If there’s anything better than learning about new things and technology, it is learning about them while having fun! A Stanford bioengineer certainly had this in mind, as he created a fascinating tool for kids to understand the micro-cosmos using their smartphones.
The app is called “LudusScope”, which combines a smartphone with a 3D printed microscope, giving kids or anyone else for that matter, the liberty to view, admire and observe the light-seeking microbes. The sense of inquisitiveness and the wonder of discovery is aroused in the young ones as they can use the microscope to observe tiny light-seeking euglenas, the single-celled flagellate eukaryotes.Ingmar Riedel-Kruse, an assistant professor of bioengineering, who helped develop the app said in an interview,
“Many subject areas like engineering or programming have neat toys that get kids into it, but microbiology does not have that to the same degree. The initial idea for this project was to play games with living cells on your phone. And then it developed much beyond that to enable self-driven inquiry, measurement and building your own instrument.”
The app is called LudusScope, which comes from the Latin word “Ludus,” meaning “game,” “play,” or “elementary school.” The LudusScope helps in creating an interactive environment where a platform is set up for the eukaryotes to swim freely. These eukaryotes are encircled by four LEDs, which control the floating direction of the microbes using a joystick connected to the LEDs.A smartphone holder is placed above the platform which points the camera over a microscope eyepiece, giving a clear view of the cells and microbes floating below. The designers commented on the attraction of the concept for the children:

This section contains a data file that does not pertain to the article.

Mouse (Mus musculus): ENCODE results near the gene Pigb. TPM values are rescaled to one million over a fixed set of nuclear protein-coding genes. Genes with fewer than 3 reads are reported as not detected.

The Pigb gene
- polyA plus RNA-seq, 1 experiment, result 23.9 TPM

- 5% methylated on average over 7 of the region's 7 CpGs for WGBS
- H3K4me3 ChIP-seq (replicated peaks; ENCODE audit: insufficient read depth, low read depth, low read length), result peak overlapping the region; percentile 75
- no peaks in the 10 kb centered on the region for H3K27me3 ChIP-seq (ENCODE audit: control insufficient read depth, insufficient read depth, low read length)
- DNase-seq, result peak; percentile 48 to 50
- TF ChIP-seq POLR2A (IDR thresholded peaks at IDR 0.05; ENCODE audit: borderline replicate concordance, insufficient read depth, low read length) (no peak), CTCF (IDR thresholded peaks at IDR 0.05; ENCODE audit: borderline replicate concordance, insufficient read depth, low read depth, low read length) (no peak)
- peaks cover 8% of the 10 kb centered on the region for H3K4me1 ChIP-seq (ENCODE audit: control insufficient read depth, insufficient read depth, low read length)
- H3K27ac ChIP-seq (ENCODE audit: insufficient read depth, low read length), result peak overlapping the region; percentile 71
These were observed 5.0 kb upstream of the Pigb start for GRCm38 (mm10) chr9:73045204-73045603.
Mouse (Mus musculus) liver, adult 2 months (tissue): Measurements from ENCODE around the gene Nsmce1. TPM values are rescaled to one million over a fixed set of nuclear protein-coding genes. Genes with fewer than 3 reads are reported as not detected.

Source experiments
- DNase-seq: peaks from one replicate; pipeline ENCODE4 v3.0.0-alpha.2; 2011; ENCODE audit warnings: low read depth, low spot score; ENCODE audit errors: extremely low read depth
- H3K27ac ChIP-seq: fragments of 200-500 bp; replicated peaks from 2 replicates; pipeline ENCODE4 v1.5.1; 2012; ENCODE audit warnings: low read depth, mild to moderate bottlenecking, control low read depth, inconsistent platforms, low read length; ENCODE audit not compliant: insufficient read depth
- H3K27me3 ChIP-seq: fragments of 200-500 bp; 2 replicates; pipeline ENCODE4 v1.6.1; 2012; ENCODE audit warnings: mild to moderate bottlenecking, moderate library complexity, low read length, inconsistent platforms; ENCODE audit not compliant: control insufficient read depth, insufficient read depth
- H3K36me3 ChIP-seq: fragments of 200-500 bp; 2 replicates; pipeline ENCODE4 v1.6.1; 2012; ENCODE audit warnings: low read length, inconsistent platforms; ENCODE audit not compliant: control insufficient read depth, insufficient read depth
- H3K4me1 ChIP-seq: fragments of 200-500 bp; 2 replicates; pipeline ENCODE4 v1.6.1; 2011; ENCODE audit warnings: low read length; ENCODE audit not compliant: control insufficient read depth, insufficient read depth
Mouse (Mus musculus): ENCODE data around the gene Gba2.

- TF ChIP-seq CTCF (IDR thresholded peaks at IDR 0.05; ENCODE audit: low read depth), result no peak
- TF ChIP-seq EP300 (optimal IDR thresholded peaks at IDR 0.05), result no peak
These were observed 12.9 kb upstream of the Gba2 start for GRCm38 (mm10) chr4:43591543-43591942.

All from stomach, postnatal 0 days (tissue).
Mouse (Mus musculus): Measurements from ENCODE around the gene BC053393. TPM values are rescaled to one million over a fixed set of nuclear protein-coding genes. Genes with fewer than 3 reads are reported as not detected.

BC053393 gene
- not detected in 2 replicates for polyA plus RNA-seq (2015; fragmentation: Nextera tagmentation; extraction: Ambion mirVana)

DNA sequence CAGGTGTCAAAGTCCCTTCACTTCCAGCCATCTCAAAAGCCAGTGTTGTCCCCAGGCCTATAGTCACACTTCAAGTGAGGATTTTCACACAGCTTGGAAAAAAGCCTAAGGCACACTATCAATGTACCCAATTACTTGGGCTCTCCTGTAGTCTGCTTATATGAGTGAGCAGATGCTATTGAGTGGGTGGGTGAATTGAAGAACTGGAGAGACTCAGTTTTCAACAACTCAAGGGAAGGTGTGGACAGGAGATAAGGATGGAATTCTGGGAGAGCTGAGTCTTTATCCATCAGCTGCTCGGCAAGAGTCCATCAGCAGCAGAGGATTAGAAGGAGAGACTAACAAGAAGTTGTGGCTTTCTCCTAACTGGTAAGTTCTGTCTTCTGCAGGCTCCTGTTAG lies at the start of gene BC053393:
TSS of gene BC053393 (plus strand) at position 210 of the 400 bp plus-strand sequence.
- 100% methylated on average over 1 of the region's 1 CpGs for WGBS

“On the phone, children can run a variety of software that overlay on top of the image of the cells. One looks like the 1980s video game Pac-Man, with a maze containing small white dots. Kids can select one cell to track, then use the LED lights to control which direction the cell swims in an attempt to guide it around the maze and collect the dots.
Another game looks like a soccer stadium. Kids earn points by guiding the Euglena through the goal posts. Other non-game applications provide microscope scale-bars, real-time displays of swimming speed or zoomed-in views of individual cells. These let kids collect data on Euglena behavior, swimming speed and natural biological variability.”
The device’s purpose is to encourage children to build, observe, interact and explore new things in life. But Riedel-Kruse revealed that initially the project was not directed towards the children. It started as the part of a Stanford Bioengineering Class, and many intended to keep it that way. He added,
“I thought the interactive cell stimulation and the resulting games was the coolest thing but the teachers and students didn’t necessarily agree. What they were more excited about is the more basic things like the ability to build your own instrument, that multiple people can see the screen at the same time and that you can select and track individual cells.”
Riedel-Kruse hopes that this technology could be made available in the market sometime next year, although the exact plan is not clear as yet.
You can get further information by reading the full report titled “LudusScope: Accessible Interactive Smartphone Microscopy for Life-Science Education.”